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The impact of school choice on student outcomes: an analysis of the Chicago Public Schools

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  • Cullen, Julie Berry
  • Jacob, Brian A.
  • Levitt, Steven D.

Abstract

Current education reform proposals involve improving educational outcomes through forms of market-based competition and expanded parental choice. In this paper, we explore the impact of choice through open enrollment within the Chicago Public Schools (CPS). Roughly half of the students within CPS opt out of their assigned high school to attend other neighborhood schools or special career academies and magnet schools. Access to school choice dramatically increases student sorting by ability relative to neighborhood assignment. Students who opt out are more likely to graduate than observationally similar students who remain at their assigned schools. However, with the exception of those attending career academies, the gains appear to be largely spurious driven by the fact that more motivated students are disproportionately likely to opt out. Students with easy geographical access to a range of schools other than career academies (who presumably have a greater degree of school choice) are no more likely to graduate on average than students in more isolated areas. We find no evidence that this finding can be explained by negative spillovers to those who remain that mask gains to those who travel. Open enrollment apparently benefits those students who take advantage of having access to vocational programs without harming those who do not.

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Bibliographic Info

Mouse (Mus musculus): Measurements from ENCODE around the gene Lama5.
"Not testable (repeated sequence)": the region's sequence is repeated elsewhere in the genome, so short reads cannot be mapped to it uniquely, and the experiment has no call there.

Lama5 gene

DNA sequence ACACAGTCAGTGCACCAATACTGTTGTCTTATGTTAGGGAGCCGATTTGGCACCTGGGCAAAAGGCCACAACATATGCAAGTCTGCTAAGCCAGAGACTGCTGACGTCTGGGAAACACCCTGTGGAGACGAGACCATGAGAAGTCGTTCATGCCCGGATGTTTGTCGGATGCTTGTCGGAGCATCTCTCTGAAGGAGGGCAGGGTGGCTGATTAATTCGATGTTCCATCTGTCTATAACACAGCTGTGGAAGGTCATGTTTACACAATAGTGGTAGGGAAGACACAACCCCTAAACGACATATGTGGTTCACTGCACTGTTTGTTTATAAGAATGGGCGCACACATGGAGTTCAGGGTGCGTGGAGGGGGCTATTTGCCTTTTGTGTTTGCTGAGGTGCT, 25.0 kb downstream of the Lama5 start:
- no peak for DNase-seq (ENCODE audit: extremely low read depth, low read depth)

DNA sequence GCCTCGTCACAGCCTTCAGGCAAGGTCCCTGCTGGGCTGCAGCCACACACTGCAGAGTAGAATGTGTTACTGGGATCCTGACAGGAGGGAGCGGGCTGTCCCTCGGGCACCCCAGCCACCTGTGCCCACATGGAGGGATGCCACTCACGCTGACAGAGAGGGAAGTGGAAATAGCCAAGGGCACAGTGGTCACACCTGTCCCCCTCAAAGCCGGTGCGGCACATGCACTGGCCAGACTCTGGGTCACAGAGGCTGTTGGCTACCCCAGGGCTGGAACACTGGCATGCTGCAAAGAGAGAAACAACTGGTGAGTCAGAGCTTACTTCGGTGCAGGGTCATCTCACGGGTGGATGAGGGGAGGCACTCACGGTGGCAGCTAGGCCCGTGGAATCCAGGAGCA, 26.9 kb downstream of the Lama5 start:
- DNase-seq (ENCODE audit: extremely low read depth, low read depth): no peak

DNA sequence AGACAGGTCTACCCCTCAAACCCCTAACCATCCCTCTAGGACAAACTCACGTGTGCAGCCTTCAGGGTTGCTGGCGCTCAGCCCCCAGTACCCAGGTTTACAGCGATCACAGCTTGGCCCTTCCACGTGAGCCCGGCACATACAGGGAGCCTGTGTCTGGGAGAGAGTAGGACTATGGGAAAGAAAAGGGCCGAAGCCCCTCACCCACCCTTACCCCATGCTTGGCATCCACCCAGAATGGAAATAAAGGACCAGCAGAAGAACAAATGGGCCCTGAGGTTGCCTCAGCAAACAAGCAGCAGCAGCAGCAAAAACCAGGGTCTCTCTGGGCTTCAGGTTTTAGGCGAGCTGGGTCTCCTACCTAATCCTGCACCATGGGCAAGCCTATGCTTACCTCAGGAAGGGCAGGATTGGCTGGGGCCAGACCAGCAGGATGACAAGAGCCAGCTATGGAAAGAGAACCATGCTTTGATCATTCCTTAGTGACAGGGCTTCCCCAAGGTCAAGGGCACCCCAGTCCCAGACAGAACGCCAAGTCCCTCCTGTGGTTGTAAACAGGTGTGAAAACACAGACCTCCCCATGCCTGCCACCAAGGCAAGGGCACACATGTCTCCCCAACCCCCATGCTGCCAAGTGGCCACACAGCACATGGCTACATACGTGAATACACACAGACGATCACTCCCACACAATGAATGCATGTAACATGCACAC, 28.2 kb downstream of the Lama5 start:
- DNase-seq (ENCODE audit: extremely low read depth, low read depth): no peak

Article provided by Elsevier in its journal Journal of Public Economics.

Volume (Year): 89 (2005)
Issue (Month): 5-6 (June)
Pages: 729-760

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Handle: RePEc:eee:pubeco:v:89:y:2005:i:5-6:p:729-760

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Web page: http://www.elsevier.com/locate/inca/505578

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  1. Evans, William N & Schwab, Robert M, 1995. "Finishing High School and Starting College: Do Catholic Schools Make a Difference?," The Quarterly Journal of Economics, MIT Press, vol. 110(4), pages 941-74, November.
  2. Goldhaber, Dan D. & Brewer, Dominic J. & Eide, Eric R. & Rees, Daniel I., 1999. "Testing for sample selection in the Milwaukee school choice experiment," Economics of Education Review, Elsevier, vol. 18(2), pages 259-267, April.
  3. Evans, William N & Oates, Wallace E & Schwab, Robert M, 1992. "Measuring Peer Group Effects: A Study of Teenage Behavior," Journal of Political Economy, University of Chicago Press, vol. 100(5), pages 966-91, October.
  4. Buddin, Richard J. & Cordes, Joseph J. & Kirby, Sheila Nataraj, 1998. "School Choice in California: Who Chooses Private Schools?," Journal of Urban Economics, Elsevier, vol. 44(1), pages 110-134, July.
  5. Caroline M. Hoxby, 2000. "Does Competition among Public Schools Benefit Students and Taxpayers?," American Economic Review, American Economic Association, vol. 90(5), pages 1209-1238, December.
  6. Julie Berry Cullen & Brian A. Jacob & Steven Levitt, 2003. "The Effect of School Choice on Student Outcomes: Evidence from Randomized Lotteries," NBER Working Papers 10113, National Bureau of Economic Research, Inc.
  7. Cecilia Elena Rouse, 1998. "Private School Vouchers And Student Achievement: An Evaluation Of The Milwaukee Parental Choice Program," The Quarterly Journal of Economics, MIT Press, vol. 113(2), pages 553-602, May.
  8. Paul E. Peterson & David Myers & William G. Howell, 1998. "An Evaluation of the New York City School Choice Scholarships Program: The First Year," Mathematica Policy Research Reports 1904, Mathematica Policy Research.
  9. Epple, Dennis & Romano, Richard E, 1998. "Competition between Private and Public Schools, Vouchers, and Peer-Group Effects," American Economic Review, American Economic Association, vol. 88(1), pages 33-62, March.
  10. Lankford R. H. & Lee E. S. & Wyckoff J. H., 1995. "An Analysis of Elementary and Secondary School Choice," Journal of Urban Economics, Elsevier, vol. 38(2), pages 236-251, September.
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  1. On the Swedish voucher system
    by Tino in Super-Economy on 2011-03-25 16:40:00
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